A Drawing Dilemma

If you had a year to teach yourself to draw and paint, how would you go about it?

Here’s the thing…

I love drawing. I understand the theory, and can draw pretty well with either my right or left hand (and which hand I choose usually depends on my mood).  I’ve even taught drawing in an informal way.  But if I was suddenly asked to draw or paint something in front of me, without any mental or emotional preparation, I’m not sure I could do it.  As I spend the majority of my drawing time in life-drawing class, in my own head I feel I would struggle to draw anything else.  And with a new blog year pending, I’d like to approach this art thing in a whole new way.

As a recently returned dressmaker, I’m pacing my re-learning by choosing projects according to the fabric I wish to sew and the techniques I want to practice. My map will be drawn out by my Wardrobe Architect, and the souvenirs of my journey will be the new outfits I have to wear.

However, with drawing I’m completely stuck.  My key objective is to pick any of my art materials at random and draw (or paint) whatever is in front of me, without having to do a mental warm-up first.  But as this is driven by technique the subjects aren’t as obvious.  And without a plan, this challenge would be meaningless.  I’ve started listing things to try, such as line, tonal values and shading over a three-dimensional surface, but at the moment my short list isn’t firing up my enthusiasm.  So, I need your help…

If you had a year (or less) to teach yourself to draw and paint, how would you go about it?

Please add a comment or ‘get in touch’ (via Menu).

WordPress prompt: Meaningless

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Hesitantly Happy

Having only managed one attendance so far this year, last night I braved the weather and went for my weekly life-drawing fix. It’s refreshing to draw a model who understands how to pose well to make the drawing more of a challenge, and yesterday I had the joy of drawing a gentleman who often models for our two-hour nude classes.  For yesterday’s one-hour class he was wearing shorts.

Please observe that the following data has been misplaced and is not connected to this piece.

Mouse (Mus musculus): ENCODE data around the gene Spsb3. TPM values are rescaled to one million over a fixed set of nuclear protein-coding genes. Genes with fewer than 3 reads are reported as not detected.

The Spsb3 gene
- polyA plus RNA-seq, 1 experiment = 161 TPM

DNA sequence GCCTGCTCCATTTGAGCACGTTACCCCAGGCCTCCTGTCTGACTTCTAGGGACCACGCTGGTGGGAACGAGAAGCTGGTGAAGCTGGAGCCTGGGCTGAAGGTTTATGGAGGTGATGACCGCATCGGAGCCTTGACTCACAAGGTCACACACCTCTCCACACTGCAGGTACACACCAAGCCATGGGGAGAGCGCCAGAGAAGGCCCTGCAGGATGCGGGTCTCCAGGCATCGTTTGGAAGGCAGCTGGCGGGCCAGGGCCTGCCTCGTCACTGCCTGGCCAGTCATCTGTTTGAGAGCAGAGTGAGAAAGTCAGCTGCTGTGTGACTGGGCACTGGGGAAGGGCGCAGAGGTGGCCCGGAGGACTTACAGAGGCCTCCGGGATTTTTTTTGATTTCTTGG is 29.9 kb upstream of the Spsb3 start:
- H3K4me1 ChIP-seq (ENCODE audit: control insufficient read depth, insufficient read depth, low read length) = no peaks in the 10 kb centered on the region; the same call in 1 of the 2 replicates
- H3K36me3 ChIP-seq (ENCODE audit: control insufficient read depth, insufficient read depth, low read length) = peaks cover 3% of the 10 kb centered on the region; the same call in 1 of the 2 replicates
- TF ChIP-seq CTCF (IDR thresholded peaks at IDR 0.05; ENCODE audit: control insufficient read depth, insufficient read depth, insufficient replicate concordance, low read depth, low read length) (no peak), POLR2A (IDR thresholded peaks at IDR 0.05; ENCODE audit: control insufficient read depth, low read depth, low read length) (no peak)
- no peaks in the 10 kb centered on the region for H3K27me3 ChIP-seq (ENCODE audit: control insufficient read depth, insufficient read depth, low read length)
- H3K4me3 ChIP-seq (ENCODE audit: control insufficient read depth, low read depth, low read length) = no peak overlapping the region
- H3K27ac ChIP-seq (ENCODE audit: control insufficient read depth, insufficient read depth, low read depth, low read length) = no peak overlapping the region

These first three drawings were one-minute warm-ups, and you can tell my technique relaxes with each one.  My third sketch was definitely the most successful of the three (fewer lines, more punch).

male-1

Then we switched to two twenty-minute seated/laid down poses.  With my enthusiasm I managed to elongate the model’s body in this first drawing.  My second attempt (bottom) was much more accurately captured (and carefully planned).

male-2

male-3

Sometimes you just need to hold back with your mark-making until you understand what’s going on in front of you.  Look with your eyes rather than your pencil, and it helps to do a little measuring, too!

WordPress prompt: Hesitate

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Art Prof Art Dare

My pen wasn’t firing particularly rapidly as I drew these doodles (having done my ‘thinking’ in pencil first).  However, I’ve entered this month’s Art Prof Art Dare (pat on the back), and have a few more charts to complete before the deadline.

Art Prof Art Dare February 2017

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Your Art IS Valid

Doodles 26_01_17Sitting behind my table at a careers’ fair yesterday, waiting for the mass of teenagers to erupt into the room, I took the opportunity to ‘draw’ the other exhibitors as they also passed the time.  Although not yet a comfortable doodler I found secretive drawing of my neighbours quite fun.

My last art college was there dishing out prospectuses and encouragement by way of souvenirs with “Your Art Is Valid” on them.  A well-timed reminder if ever there was one.

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